They'll Be Our Mirror 

More than three decades before "reality" TV, Andy Warhol's Chelsea Girls got there first

More than three decades before "reality" TV, Andy Warhol's Chelsea Girls got there first

Double the bargain of your normal flick, Andy Warhol's Chelsea Girls gives you two screens to choose from, each as chock full of S&M attitude and degraded glamour as the next. Comprised of 12 unedited reels of film shot in the late summer of 1966, the film is presented as a diptych of decadence, its side-by-side images giving the viewer the chance to imbibe whichever piques most interest. Its screening Tuesday at Vanderbilt's Fine Arts Gallery, in Room 206, offers a rare chance to see the film in its intended dual-projector format—as well as a perfect introduction to an often misunderstood body of work.

Chelsea Girls focuses (or in some cases unfocuses) on the crop of downtown superstars who inhabited Warhol's brilliantly orchestrated and conceived social space, the Factory. The stars simultaneously compete and jostle, each wanting the ever-observant camera's affection and the audience's attention. Warhol's generosity was such that he never wanted to give too little, and thus viewers of Chelsea Girls are faced with numerous viewing options: color or black-and-white, male or female, straight or gay.

Ultimately, though, it comes down to a choice between right or left, and the choice is all yours. Straddling various impulses in Warhol's cinematic aesthetic, Chelsea Girls is an ideal entry point for the uninitiated. It contains scripted segments, improvisatory sketches and portraits that recall the infamous Warholian screen tests. Theater of the Ridiculous scribe Ronald Tavel provided a script for parts of the film, just as he had done for previous Warhol productions such as Vinyl, Horse and More Milk Yvette. Relative newcomer Paul Morrissey was there overseeing the proceedings; he would soon usher in a new editorial consistency to Warhol's films.

Tavel and Morrissey stand outside the film like guiding spirits, moving things along for Warhol's delight. But it is the personalities onscreen who represent the soul of the film. Their outsized egos, competing for Andy's approval and yearning to entertain, are what keep you watching.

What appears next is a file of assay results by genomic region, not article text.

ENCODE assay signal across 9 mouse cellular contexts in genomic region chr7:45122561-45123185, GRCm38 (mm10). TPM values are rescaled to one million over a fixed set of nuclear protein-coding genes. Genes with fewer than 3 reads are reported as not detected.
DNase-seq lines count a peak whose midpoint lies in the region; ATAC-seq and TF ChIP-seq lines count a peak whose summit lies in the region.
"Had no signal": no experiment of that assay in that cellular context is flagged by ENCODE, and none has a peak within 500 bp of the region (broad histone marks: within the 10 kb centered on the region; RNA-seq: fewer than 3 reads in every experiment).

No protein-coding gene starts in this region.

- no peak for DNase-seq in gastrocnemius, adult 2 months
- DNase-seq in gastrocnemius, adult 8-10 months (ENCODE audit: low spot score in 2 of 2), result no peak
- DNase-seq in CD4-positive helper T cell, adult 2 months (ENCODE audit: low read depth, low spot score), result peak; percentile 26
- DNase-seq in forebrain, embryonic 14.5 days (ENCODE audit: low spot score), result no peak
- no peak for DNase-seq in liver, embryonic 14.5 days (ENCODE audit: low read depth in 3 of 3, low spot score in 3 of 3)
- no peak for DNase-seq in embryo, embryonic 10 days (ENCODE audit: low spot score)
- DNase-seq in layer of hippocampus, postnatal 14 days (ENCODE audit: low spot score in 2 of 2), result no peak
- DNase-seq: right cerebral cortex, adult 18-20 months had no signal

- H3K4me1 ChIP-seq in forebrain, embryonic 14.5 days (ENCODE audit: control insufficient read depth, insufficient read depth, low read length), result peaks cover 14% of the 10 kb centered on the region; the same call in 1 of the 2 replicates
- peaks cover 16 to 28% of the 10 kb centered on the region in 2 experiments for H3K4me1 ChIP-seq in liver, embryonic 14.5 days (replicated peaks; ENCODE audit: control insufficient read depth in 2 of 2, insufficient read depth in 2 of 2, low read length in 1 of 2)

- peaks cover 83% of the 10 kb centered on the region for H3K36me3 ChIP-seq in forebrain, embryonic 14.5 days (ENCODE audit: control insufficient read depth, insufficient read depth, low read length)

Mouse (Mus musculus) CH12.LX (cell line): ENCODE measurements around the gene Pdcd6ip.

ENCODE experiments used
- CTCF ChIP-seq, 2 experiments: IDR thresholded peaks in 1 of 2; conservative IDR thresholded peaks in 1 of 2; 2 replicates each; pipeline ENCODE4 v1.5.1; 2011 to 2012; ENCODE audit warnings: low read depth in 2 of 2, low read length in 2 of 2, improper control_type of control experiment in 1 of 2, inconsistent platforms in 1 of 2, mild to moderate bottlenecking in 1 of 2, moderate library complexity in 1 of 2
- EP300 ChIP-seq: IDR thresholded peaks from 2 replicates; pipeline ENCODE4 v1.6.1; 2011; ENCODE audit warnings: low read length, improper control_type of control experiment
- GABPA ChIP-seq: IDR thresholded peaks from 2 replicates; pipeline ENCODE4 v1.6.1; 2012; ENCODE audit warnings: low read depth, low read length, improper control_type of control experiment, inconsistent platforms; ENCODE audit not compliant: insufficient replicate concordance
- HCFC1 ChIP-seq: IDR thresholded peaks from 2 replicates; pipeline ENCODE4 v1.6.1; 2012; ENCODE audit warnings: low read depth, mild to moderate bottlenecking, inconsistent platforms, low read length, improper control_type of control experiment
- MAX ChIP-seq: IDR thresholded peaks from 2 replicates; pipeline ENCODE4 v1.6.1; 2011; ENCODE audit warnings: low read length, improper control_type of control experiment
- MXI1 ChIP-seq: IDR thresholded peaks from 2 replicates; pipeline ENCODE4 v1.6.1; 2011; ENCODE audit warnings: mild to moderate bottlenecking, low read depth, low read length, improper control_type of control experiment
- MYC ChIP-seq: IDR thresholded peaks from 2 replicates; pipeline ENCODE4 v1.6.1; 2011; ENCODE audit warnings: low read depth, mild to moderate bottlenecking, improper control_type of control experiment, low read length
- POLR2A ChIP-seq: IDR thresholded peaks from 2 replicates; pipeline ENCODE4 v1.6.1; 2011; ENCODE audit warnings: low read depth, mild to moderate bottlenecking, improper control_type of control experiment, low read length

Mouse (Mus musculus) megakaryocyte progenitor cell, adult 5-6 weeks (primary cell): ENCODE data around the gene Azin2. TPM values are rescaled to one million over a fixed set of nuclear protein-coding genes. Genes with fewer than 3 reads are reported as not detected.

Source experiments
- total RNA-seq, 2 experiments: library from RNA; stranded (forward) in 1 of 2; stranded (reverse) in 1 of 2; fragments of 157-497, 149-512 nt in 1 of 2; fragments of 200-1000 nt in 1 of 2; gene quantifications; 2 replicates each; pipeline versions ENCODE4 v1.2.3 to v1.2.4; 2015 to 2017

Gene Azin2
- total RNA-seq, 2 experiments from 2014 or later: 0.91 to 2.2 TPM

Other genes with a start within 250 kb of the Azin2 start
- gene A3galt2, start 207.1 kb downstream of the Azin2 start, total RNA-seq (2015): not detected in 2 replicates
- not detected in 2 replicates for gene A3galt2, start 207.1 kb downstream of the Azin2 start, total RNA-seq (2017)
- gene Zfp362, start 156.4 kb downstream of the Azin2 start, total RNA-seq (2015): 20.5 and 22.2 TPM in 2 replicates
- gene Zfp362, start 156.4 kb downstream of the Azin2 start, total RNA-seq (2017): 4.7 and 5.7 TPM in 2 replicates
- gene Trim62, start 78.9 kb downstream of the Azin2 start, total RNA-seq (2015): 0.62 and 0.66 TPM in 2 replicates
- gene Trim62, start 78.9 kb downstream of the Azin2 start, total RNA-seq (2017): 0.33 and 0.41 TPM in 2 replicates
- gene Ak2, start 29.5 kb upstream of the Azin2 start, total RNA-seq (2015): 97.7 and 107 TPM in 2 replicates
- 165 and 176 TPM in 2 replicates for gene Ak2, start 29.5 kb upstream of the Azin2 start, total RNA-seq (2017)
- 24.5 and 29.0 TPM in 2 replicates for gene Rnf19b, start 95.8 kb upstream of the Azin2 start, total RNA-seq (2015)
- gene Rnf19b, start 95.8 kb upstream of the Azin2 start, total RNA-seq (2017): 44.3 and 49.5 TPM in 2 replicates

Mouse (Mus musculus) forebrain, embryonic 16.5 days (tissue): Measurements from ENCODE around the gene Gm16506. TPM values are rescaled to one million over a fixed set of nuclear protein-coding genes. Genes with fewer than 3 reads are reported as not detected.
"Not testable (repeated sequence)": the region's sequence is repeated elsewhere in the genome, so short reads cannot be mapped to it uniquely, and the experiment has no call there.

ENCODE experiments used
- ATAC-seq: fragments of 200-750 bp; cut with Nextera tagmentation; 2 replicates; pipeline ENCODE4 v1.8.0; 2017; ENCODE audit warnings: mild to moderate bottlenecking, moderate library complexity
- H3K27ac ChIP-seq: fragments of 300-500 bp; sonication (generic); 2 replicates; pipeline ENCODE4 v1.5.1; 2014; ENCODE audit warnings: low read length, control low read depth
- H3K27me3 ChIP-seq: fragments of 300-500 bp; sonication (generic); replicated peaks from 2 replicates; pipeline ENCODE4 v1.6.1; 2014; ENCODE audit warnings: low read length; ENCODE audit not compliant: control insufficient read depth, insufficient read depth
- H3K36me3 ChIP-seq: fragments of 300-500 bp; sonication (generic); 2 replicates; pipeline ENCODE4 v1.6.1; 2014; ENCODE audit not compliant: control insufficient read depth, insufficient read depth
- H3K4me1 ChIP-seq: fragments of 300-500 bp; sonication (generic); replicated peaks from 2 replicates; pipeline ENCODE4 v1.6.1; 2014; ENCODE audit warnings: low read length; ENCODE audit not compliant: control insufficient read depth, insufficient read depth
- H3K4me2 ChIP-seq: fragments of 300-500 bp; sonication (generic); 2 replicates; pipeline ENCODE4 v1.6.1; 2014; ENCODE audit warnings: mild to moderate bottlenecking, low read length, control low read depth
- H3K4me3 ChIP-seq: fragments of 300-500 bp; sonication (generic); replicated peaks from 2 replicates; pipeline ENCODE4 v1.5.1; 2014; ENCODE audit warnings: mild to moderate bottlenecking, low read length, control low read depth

The stars occupy the threshold between self and character; they are playing themselves yet not themselves. It seems that eventually every player in the Factory scene gets his or her own documentary (Pie in the Sky, Superstar in a Housedress). Yet taking a step back to observe these folks as they "really are/were" somehow misses the point: never were they more purely themselves than when performing for Warhol's camera. Chelsea Girls trots out the best and the brightest of 1966: Ondine, Nico, Mario Montez, Gerard Malanga, Eric Emerson, Ingrid Superstar, new discovery Mary Woronov and Brigid Polk. All shine their amphetamine-fueled light, bringing the straight world a glimpse of the underground. To step into a Warhol film is to at once present oneself onstage and keep it real.

Never is this made clearer than in Ondine's legendary turn here as Pope Ondine. Taking confessions, Ondine's pope is full of queries and bon mots until late in the film, when an unfortunate young lady takes it upon herself to call him a "phony" and refuses to confess. "I'm not trying to be anyone," she chides, and that blows it: Coca Cola is thrown in her face, and Ondine delivers a literal smackdown. The outburst of physical contact scares the poor dear to death. Obviously she hadn't a clue what she was getting into. Stephen Koch writes that "she failed to understand that in front of [the camera] she had to live within its irony, and that she was among people for whom that irony is life."

Warhol's cinema exists in a state of observed fictional reality in which the put-on is for real and the for real is a put-on. And it is all fabulous. The world of Chelsea Girls isn't the real world and it isn't the fake world, but watching it gives some clues on how to live in our era of post-simulacrum overload. Ours is an age of the image, and Warhol was one of the first to explore what that does to notions of identity and reality. His legacy in this realm is nowhere more present than VH1's The Surreal Life, in which C-list celebrities are forced to live together in a house containing giant Warhol-esque portraits of them at their peak.

The difficulty those people have performing the most basic acts (shopping! doing dishes!) evinces the same sort of tragically funny quality that Chelsea Girls evokes throughout. Whether it is Gerard Malanga being berated by his "mother," or Mary Woronov's Hanoi Hannah making the little girls cry with her iron fist and quick tongue, or the wondrous Mario Montez belting out show tunes with a show-must-go-on fervor while being rejected for younger pieces of man-meat, Chelsea Girls offers portraits of slightly damaged folks who were never more authentic than when the camera was rolling.

—By Jeff Lambert

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